With the Rio Games merely three years away, organizers are finalizing the list of sports that will be hosted. The IOC has already removed baseball, softball, and, shockingly, wrestling from the Olympics, and now they’re looking to possibly add 3-on-3 basketball.
FIBA made the proposal for this format, and even though there won’t be an official decision until the IOC executive board votes on it in August, we thought it’d be a good idea to check out the sport, just in case.
2. So what exactly would 3-on-3 basketball look like in the Olympics?
Remember the movie White Men Can’t Jump? Of course you do, that movie is awesome. Anyway, 3-on-3 basketball is sort of like that…the format was inspired by several forms of streetball from around the world, or what some may consider the “pick-up game” style.
Basically, teams of three (plus a sub) play each other on one half-court, and the top teams in each group advance.
3. How it got started…
FIBA started testing this format at the 2007 Asian Indoor Games and 3-on-3 made its worldwide competitive debut at the 2010 Youth Olympics in Singapore, featuring 40 teams from 38 different countries.
4. How it’s different…
Unlike the NBA or the international games you might be used to watching, 3-on-3 basketball is only ten minutes long, and the first team to 21 points wins the game.
If neither team has reached 21 at the end of regulation, the team with the highest score wins the game. If the game goes into OT, the first team to score 2 points wins.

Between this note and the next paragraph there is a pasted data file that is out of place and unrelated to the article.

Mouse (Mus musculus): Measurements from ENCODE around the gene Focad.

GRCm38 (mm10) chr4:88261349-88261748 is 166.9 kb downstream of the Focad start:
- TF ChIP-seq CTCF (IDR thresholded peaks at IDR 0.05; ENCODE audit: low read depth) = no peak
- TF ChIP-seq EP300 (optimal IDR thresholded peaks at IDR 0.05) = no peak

Aside from that, the rules play pretty close to the playground:
Shots inside the arc, and free throws, are one point, with shots outside the arc awarding two points.
There’s no “make-it-take-it” rule, and a defensive player must dribble or pass the ball out beyond the arc, following a turnover or a missed shot.
Additionally, the traditional jump ball to start the game is replaced with a coin-flip to determine the first possession.
There’s also a 12-second shot clock and only one timeout per team. Also, dunking is not permitted unless the court has approved breakaway rims. Which they better, because dunks are, like, the best part of basketball.
Why you gotta do ‘em like dat, Blake?
7. Why it could be cool…
The most obvious benefit of this format is that it allows small basketball countries the opportunity to be competitive on the highest level. In essence, it makes every “team” stronger by eliminating the “team” component. For example, a German team that’s 33% Dirk Nowitzki has a better chance of winning than one whose Dirk quotient is 20% or less.
It also makes practice easier, which is helpful for all developmental teams.
But more importantly, it speeds everything up. With one thirty-second timeout, ten minutes of total game time, and the elimination of half of the entire court, 3-on-3 basketball could become one of the most exciting sports in the Olympics.
That said, don’t expect to see Lebron, Kobe, and Chris Paul out there representing Team USA. It seems that the 3-on-3 tournament will be something of a second banana to the 5-on-5 format, but the weaker American representation will also allow developing countries a chance at the top prize, which is good for basketball’s international development in the long run.
8. Now let’s take a look at some of the games from the 2010 Youth Olympics…
Anybody else want to go outside and play basketball now?
To see the official FIBA 3-on-3 Rule Book, click here.
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